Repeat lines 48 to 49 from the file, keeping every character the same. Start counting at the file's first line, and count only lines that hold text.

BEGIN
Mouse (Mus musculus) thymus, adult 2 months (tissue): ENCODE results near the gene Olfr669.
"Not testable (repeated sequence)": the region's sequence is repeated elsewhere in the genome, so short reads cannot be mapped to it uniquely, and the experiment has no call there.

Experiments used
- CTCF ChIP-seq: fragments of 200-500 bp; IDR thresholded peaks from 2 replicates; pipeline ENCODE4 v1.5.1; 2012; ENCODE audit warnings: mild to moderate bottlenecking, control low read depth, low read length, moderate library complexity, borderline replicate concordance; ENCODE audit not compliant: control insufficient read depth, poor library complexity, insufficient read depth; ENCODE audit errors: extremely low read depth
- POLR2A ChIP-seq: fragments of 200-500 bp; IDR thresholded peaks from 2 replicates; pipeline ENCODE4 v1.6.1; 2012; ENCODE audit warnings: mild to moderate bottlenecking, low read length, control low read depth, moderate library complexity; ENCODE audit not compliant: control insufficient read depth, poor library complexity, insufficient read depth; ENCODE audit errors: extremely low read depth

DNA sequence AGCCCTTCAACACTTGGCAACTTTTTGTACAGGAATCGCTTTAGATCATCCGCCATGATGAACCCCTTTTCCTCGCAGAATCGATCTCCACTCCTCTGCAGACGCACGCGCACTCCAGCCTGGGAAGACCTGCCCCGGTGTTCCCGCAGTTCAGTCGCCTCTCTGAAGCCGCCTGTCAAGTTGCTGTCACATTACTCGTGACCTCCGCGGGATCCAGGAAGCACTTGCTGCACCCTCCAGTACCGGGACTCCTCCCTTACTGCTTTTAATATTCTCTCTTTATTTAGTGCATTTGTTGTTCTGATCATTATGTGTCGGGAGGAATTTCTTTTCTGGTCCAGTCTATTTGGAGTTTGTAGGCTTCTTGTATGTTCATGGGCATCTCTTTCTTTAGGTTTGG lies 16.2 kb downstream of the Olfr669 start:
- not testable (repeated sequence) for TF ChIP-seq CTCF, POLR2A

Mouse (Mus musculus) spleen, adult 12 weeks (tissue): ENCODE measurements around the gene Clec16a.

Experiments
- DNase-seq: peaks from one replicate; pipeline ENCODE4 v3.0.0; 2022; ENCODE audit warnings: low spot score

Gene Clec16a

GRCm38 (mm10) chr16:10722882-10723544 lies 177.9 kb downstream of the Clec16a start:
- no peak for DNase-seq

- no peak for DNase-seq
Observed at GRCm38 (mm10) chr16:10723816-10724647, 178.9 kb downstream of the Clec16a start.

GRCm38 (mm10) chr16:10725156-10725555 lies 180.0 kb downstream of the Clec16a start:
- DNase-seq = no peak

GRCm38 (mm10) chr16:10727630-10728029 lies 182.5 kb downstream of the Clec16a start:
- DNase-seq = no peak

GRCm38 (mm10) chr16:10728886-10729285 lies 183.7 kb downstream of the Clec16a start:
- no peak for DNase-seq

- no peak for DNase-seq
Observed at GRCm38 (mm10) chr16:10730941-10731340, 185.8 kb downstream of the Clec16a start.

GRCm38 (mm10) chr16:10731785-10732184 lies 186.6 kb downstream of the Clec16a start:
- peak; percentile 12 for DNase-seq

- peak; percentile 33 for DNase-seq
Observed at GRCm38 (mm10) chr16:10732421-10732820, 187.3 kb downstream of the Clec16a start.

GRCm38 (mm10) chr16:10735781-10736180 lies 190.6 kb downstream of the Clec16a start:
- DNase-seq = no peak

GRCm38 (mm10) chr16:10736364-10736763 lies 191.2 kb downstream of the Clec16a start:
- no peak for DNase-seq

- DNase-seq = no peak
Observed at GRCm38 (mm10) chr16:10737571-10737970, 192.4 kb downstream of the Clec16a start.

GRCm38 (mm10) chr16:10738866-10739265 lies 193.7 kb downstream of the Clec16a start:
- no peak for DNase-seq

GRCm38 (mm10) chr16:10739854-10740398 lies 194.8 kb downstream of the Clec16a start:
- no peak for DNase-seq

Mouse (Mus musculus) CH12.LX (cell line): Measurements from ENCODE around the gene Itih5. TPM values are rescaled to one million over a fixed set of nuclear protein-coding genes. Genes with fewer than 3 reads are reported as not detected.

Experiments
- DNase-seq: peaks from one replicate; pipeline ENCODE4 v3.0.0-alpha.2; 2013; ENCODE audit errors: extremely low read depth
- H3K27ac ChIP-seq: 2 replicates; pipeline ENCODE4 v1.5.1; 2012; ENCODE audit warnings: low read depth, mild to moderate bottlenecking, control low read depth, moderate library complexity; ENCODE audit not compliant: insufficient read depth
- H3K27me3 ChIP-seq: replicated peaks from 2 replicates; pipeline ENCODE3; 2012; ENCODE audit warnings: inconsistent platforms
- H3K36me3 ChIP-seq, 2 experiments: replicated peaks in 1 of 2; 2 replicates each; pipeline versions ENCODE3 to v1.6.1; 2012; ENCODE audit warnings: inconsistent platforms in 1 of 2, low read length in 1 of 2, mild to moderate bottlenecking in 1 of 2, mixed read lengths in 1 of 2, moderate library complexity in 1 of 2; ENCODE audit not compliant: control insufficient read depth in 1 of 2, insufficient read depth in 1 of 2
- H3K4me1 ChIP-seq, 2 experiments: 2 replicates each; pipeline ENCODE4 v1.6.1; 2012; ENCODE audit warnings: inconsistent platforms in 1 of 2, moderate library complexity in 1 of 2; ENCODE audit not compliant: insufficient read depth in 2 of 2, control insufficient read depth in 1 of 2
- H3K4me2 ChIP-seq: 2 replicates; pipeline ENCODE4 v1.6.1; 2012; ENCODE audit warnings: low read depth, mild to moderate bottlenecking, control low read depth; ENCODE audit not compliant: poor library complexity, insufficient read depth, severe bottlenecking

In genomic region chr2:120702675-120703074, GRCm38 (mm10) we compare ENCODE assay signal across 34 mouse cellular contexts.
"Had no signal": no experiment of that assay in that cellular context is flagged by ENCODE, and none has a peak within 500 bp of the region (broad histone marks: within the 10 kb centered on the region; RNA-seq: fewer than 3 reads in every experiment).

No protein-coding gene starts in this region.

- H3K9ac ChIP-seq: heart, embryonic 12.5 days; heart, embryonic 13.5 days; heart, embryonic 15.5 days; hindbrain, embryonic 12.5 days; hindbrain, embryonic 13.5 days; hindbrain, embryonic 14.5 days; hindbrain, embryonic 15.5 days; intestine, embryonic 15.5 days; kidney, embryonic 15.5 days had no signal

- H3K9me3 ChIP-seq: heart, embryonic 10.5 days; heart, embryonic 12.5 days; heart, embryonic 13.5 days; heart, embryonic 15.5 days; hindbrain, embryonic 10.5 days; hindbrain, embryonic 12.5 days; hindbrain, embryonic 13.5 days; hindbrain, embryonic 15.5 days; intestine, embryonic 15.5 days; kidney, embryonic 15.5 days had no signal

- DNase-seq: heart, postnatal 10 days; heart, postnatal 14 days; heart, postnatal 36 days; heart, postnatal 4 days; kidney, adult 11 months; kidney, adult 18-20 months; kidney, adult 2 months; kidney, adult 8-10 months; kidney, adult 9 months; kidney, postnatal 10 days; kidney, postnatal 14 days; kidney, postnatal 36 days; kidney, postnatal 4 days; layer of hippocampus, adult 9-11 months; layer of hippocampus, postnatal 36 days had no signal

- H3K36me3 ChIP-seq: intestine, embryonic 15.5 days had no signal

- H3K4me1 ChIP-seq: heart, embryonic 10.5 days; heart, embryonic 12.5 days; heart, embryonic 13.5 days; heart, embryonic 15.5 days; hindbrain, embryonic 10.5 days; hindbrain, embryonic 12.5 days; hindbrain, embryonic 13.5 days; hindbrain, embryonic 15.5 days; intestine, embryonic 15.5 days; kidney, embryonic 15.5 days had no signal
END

No protein-coding gene starts in this region.

- H3K9ac ChIP-seq: heart, embryonic 12.5 days; heart, embryonic 13.5 days; heart, embryonic 15.5 days; hindbrain, embryonic 12.5 days; hindbrain, embryonic 13.5 days; hindbrain, embryonic 14.5 days; hindbrain, embryonic 15.5 days; intestine, embryonic 15.5 days; kidney, embryonic 15.5 days had no signal